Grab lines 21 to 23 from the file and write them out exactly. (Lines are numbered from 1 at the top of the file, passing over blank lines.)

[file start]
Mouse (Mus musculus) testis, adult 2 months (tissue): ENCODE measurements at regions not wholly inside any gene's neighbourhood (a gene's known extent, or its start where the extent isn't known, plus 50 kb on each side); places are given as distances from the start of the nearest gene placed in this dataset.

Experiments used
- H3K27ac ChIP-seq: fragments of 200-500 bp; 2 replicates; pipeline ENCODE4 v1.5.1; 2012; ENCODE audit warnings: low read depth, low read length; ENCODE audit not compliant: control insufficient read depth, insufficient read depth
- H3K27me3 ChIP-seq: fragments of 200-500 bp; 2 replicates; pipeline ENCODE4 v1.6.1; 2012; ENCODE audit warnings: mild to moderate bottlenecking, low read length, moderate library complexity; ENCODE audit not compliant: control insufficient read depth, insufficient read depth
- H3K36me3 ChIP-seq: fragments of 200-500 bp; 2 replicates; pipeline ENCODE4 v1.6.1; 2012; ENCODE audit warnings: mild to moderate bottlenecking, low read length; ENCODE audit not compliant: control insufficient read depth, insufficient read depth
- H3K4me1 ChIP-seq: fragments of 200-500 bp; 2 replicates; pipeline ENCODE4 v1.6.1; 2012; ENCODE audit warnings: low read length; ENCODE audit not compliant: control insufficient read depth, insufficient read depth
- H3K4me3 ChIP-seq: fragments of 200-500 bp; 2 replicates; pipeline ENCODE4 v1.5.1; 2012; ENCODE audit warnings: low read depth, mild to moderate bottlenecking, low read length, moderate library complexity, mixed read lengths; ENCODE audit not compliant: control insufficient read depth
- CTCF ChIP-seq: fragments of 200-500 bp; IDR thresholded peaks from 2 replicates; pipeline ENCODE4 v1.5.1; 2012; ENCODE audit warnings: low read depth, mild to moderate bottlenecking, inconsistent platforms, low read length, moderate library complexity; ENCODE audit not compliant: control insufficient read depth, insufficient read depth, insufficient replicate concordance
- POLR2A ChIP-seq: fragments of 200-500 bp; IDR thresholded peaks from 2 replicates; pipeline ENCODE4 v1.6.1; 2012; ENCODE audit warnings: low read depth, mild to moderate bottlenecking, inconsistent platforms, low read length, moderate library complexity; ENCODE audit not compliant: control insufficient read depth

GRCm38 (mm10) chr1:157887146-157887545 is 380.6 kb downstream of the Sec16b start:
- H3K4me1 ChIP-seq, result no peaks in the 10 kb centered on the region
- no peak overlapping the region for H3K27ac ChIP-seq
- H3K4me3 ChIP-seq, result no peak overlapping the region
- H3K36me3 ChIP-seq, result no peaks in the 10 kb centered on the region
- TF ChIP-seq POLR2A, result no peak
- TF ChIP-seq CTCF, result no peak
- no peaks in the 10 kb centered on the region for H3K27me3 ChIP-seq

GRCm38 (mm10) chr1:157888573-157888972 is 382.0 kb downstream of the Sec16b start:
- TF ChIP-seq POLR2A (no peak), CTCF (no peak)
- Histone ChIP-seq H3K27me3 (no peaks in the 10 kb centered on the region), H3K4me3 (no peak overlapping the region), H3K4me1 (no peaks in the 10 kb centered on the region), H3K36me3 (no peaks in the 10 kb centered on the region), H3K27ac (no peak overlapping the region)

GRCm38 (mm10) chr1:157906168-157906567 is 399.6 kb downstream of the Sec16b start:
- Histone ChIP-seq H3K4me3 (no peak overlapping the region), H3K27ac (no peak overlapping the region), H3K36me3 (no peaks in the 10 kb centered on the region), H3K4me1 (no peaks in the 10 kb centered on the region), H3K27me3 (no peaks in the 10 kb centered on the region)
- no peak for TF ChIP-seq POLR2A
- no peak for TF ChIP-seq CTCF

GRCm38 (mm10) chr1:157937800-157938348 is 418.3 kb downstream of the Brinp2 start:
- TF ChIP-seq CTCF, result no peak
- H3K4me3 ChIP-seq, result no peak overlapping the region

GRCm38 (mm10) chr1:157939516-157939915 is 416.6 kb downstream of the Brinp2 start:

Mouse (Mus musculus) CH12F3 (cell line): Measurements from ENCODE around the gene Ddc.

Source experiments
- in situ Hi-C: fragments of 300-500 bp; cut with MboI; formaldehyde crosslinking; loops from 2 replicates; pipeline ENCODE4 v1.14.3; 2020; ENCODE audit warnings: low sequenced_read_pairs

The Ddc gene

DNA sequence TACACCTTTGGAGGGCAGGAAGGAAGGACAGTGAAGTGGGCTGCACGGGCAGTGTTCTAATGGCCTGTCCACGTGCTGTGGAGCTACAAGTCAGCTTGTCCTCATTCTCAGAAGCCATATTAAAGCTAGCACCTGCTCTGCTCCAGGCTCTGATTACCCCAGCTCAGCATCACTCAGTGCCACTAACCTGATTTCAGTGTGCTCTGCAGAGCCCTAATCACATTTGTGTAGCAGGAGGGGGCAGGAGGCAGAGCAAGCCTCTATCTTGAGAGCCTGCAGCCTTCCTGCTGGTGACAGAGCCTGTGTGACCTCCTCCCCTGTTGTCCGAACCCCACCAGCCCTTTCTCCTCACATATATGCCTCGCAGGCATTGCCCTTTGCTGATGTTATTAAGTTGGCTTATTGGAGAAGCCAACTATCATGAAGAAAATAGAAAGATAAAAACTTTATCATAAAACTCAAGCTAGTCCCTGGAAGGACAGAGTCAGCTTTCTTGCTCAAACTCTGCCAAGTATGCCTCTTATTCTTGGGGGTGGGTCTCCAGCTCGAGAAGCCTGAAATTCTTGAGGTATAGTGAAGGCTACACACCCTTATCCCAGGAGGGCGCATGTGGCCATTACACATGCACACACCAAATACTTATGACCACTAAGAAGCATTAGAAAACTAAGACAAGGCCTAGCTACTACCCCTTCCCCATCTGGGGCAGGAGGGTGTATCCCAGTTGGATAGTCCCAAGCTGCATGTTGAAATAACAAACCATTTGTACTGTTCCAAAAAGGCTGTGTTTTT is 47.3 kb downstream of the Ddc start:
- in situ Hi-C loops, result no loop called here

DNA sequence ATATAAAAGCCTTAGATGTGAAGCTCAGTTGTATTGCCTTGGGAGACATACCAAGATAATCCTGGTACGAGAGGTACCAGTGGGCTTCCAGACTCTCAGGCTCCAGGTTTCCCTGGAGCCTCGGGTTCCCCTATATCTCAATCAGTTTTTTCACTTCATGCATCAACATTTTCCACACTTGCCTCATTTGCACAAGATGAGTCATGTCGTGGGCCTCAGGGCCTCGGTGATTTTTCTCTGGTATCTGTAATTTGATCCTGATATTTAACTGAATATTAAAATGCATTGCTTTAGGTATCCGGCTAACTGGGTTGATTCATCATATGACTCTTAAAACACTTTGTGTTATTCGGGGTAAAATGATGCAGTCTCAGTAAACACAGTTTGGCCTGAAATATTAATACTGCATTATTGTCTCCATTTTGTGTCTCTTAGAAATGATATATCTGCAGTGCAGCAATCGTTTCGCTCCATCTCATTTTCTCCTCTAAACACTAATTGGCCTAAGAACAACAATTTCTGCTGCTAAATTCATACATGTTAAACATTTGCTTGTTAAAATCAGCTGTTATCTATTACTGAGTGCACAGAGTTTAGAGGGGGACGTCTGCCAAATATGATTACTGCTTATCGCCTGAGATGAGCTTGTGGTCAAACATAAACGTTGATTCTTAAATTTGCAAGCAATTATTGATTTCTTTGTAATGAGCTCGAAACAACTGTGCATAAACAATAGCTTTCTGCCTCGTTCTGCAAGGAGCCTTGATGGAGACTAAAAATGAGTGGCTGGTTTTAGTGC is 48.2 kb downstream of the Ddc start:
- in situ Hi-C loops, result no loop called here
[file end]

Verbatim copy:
GRCm38 (mm10) chr1:157906168-157906567 is 399.6 kb downstream of the Sec16b start:
- Histone ChIP-seq H3K4me3 (no peak overlapping the region), H3K27ac (no peak overlapping the region), H3K36me3 (no peaks in the 10 kb centered on the region), H3K4me1 (no peaks in the 10 kb centered on the region), H3K27me3 (no peaks in the 10 kb centered on the region)
- no peak for TF ChIP-seq POLR2A